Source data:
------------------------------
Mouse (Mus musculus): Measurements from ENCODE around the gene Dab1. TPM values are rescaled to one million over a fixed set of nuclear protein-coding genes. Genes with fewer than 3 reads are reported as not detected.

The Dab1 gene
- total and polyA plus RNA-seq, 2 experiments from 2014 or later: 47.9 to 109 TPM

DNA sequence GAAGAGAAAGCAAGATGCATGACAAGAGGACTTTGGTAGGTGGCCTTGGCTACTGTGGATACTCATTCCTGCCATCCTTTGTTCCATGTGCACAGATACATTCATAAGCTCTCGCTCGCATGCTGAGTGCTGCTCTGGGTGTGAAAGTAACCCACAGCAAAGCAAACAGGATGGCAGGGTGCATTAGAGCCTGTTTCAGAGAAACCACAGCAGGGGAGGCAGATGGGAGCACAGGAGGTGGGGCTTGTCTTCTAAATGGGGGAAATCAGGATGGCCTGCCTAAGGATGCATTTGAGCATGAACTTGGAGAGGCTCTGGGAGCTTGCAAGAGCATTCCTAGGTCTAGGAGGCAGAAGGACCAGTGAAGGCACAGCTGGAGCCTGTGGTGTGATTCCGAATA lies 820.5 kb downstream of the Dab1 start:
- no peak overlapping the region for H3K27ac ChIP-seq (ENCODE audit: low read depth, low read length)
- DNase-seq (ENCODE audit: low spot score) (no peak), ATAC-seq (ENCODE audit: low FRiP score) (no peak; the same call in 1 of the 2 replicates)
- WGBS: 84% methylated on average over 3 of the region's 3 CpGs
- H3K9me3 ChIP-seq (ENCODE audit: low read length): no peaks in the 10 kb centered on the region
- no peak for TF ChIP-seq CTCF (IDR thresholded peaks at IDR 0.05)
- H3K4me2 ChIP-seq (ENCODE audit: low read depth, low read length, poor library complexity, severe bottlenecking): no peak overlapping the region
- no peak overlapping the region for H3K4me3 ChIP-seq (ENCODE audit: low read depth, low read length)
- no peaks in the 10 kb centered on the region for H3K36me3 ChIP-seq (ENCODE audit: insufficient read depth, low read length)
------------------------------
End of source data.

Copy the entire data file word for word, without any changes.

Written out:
Mouse (Mus musculus): Measurements from ENCODE around the gene Dab1. TPM values are rescaled to one million over a fixed set of nuclear protein-coding genes. Genes with fewer than 3 reads are reported as not detected.

The Dab1 gene
- total and polyA plus RNA-seq, 2 experiments from 2014 or later: 47.9 to 109 TPM

DNA sequence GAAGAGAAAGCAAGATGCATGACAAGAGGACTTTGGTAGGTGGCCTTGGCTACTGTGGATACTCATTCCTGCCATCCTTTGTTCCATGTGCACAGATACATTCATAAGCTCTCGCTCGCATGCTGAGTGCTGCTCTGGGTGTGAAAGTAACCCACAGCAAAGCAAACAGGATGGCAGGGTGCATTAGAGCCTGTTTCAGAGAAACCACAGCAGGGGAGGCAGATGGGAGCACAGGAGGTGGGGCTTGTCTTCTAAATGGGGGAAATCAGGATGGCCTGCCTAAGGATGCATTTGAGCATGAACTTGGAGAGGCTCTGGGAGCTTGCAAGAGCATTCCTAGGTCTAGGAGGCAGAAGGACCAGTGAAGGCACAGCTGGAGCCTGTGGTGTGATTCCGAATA lies 820.5 kb downstream of the Dab1 start:
- no peak overlapping the region for H3K27ac ChIP-seq (ENCODE audit: low read depth, low read length)
- DNase-seq (ENCODE audit: low spot score) (no peak), ATAC-seq (ENCODE audit: low FRiP score) (no peak; the same call in 1 of the 2 replicates)
- WGBS: 84% methylated on average over 3 of the region's 3 CpGs
- H3K9me3 ChIP-seq (ENCODE audit: low read length): no peaks in the 10 kb centered on the region
- no peak for TF ChIP-seq CTCF (IDR thresholded peaks at IDR 0.05)
- H3K4me2 ChIP-seq (ENCODE audit: low read depth, low read length, poor library complexity, severe bottlenecking): no peak overlapping the region
- no peak overlapping the region for H3K4me3 ChIP-seq (ENCODE audit: low read depth, low read length)
- no peaks in the 10 kb centered on the region for H3K36me3 ChIP-seq (ENCODE audit: insufficient read depth, low read length)